Problem: a user contacted you with a complex problem, and you need help from another specialist to solve it. It’s not really convenient if an agent and a specialist have to discuss this problem outside the conversation itself: the context may be lost, you may have to switch between the tabs and so on.
Solution: use notes to communicate with each other in a customer conversation, and the customer won’t see it; you don’t need to switch to other communication channels, and everything will be stored in one place. Plus, there’s no limit on the number of agents in Dashly, so you can send a link with the context of the conversation to any specialist in your company, a sales manager, or even a developer.
Problem: several agents work in the support team. You need to provide access to the necessary information to all of them (not scattered Google docs of dubious update and relevance).
Solution: gather everything your agents may need in the knowledge base (manuals, basic information, FAQs). Agents will be able to quickly find the right article and send it to the customer, rather than typing the same thing every time or copying from other documents and easily update the information if something changes.
Here we’ll show you how you can tell your support team can handle user requests, what bottlenecks there are, and what can be improved.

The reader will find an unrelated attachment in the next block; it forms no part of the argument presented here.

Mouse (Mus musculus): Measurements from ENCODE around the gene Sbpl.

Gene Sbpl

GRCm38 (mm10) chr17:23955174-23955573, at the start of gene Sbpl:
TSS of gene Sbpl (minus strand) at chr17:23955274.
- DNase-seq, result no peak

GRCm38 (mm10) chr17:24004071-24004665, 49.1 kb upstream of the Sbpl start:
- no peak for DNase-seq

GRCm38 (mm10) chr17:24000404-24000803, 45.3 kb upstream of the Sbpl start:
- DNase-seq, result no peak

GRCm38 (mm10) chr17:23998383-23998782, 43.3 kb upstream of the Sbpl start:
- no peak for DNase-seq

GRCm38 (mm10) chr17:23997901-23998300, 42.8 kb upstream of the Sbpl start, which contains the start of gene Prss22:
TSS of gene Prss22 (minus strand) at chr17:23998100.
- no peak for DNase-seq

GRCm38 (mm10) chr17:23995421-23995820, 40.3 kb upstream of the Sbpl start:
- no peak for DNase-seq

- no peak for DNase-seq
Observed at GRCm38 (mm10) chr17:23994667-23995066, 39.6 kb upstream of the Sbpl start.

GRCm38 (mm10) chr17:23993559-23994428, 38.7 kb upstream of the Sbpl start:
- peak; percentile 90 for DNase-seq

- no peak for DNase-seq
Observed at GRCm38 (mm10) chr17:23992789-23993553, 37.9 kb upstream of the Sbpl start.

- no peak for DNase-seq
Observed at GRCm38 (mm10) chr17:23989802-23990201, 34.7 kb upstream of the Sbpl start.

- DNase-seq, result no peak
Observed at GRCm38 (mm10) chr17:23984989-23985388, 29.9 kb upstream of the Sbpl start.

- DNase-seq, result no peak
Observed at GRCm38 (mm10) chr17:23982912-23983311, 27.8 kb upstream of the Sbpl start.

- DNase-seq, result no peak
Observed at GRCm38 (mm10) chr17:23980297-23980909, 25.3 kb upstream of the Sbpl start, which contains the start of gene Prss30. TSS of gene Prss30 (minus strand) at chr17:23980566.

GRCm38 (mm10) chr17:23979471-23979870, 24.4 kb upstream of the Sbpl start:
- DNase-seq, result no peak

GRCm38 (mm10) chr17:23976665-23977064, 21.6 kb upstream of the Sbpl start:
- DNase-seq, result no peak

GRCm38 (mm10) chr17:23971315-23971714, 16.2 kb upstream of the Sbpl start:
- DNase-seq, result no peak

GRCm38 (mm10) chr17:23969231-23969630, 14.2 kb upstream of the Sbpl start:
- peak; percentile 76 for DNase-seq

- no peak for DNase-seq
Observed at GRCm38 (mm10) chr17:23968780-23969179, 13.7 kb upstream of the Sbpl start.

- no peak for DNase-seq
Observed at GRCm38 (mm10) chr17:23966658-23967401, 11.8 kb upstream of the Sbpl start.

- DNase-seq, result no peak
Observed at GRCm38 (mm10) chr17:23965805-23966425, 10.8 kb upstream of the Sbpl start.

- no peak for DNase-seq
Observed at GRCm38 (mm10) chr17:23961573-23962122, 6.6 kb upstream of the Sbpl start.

You can start with three basic support metrics:
Obviously, the faster a user gets a response, the better, but you can use these data from the Live Chat Benchmark Report 2020:
|Industry||The first response time (seconds)|
|Business services||84 seconds|
This metric will show you how satisfied the user is with the support team. Ask them to rate an agent at the end of the conversation with “bad”, “good” or “excellent”. Pay special attention to conversations where the user is disappointed by something.
The “bad” rating from a user is the red flag meaning something is wrong, and we’re not helping our user.
Use the Live Chat Benchmark Report 2020 data to interpret the indicators:
You can additionally assess conversations qualitatively as metrics help you get the helicopter view and see major trends, but they miss important points.
You can’t perceive absolute figures, you should always make a qualitative analysis. Users can give the “bad” rating for the product malfunction, not for the agent’s response.
You can download the records of random conversations of different agents and rate them by the following criteria: